Author: Xenia Grushetsky
Rehabilitating Janus, Erdogan and Stalin
The ancient Roman god Janus gets a bad reputation these days. Depicted as having two faces - one looking forward and one looking back - he is often mistakenly associated with duplicity. But while Janus may be two-faced, his intentions are actually much more noble. He traditionally marks beginnings and endings, and therefore transitions.
So perhaps Janus inspired Turkish President Erdogan’s transition this week, when the latter brought Turkish troops into Syria? Experts are still flummoxed by Erdogan’s surprise move: After months of resisting Washington’s urgings to bring Turkish forces into Syria to help crush ISIS, he suddenly changed his mind. What’s more, he did so immediately on the heels of his "reconciliation" with Russia - and Putin personally. (Experts noted that Russia was the first country the embattled Turkish leader visited following the failed coup attempt in his native country.) It’s no secret that Erdogan is no friend of Syrian President Bashar Assad, whose regime Moscow has been trying to support through its operation in Syria.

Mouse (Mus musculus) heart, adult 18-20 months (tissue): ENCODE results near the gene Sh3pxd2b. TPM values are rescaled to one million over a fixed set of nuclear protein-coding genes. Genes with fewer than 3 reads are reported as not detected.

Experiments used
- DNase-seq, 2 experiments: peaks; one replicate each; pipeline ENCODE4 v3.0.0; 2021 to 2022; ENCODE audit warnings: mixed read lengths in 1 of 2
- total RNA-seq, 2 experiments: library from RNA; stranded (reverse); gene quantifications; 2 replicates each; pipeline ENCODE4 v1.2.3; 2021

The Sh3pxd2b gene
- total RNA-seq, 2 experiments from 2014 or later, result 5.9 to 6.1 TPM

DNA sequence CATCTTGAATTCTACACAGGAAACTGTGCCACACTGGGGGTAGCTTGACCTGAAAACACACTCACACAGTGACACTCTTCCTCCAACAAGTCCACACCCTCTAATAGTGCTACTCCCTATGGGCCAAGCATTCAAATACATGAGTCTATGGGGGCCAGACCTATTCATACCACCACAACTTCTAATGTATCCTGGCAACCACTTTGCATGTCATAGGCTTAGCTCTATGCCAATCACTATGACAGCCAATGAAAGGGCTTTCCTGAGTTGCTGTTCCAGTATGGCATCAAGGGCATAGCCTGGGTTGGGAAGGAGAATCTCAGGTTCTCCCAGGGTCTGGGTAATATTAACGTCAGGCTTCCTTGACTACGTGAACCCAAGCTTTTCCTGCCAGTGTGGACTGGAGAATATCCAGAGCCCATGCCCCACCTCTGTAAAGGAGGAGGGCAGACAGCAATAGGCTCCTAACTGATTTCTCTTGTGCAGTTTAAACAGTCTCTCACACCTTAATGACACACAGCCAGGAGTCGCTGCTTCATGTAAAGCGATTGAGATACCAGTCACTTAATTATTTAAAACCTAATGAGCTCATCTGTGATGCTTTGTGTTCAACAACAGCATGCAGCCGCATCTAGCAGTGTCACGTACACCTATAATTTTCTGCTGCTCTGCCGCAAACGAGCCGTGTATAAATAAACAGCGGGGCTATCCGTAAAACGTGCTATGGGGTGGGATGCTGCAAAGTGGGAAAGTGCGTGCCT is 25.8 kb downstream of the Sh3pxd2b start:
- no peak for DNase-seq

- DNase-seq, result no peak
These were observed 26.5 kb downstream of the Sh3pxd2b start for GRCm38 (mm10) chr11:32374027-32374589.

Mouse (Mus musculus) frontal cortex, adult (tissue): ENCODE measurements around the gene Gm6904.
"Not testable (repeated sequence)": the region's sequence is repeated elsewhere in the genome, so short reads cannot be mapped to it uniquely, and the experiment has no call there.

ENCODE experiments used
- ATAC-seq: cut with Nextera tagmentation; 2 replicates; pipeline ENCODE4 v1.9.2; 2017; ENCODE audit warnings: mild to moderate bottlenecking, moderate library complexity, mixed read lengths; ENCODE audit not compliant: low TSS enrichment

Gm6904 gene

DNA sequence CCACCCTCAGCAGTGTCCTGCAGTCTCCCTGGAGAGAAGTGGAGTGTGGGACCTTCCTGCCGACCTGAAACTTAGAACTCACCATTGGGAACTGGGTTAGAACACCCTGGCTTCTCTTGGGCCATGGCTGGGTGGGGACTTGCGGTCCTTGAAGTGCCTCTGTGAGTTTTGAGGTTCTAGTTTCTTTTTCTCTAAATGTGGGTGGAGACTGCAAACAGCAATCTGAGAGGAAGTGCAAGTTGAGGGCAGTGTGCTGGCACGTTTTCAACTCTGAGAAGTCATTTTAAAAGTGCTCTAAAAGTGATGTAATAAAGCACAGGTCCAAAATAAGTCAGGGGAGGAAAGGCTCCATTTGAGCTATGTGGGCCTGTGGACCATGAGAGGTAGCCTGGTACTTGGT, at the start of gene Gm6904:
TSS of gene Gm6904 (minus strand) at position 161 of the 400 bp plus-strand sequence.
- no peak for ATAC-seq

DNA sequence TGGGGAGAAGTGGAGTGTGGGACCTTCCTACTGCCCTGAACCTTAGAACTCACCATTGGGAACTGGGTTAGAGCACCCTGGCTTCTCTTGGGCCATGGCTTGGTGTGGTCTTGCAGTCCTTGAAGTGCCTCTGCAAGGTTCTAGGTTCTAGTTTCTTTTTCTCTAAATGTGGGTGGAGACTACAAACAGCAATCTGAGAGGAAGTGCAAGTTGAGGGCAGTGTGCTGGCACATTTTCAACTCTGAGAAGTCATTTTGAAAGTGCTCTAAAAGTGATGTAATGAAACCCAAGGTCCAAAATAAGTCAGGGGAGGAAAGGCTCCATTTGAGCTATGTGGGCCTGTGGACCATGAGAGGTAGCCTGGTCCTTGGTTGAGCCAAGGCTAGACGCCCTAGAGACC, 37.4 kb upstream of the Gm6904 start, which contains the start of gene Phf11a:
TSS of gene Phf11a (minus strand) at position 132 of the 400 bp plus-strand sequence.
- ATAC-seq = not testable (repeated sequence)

But is Turkey’s offensive - colorfully named Operation Euphrates Shield - really targeting ISIS? According to Arabic studies expert Leonid Isayev, "The main target of the Turkish invasion of Syria is the Kurds. They are Erdogan’s biggest headache at the moment." In Isayev’s words, "all Kurdish cantons in Syria could combine into a single territorial unit, extending along almost the entire Turkish-Syrian border." Not exactly a dream scenario for Ankara, which has been battling Turkish Kurds’ push for independence since the 1980s.
Maintaining independence while also fostering partnerships is also on Finnish President Sauli Niinisto’s agenda, writes Kommersant. Left in the shadow of two countries with colossal geopolitical ambitions - the US and Russia - Finland is a little Janus of its own: Helsinki is trying to maintain its past neutral status while at the same time adjusting to ...
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|Article Title||Letter From the Editors: Aug. 22-28, 2016|
|Source||Current Digest of the Russian Press, The , No.34, Vol.68, August 22, 2016, page(s):2|
|Place of Publication||Minneapolis, USA|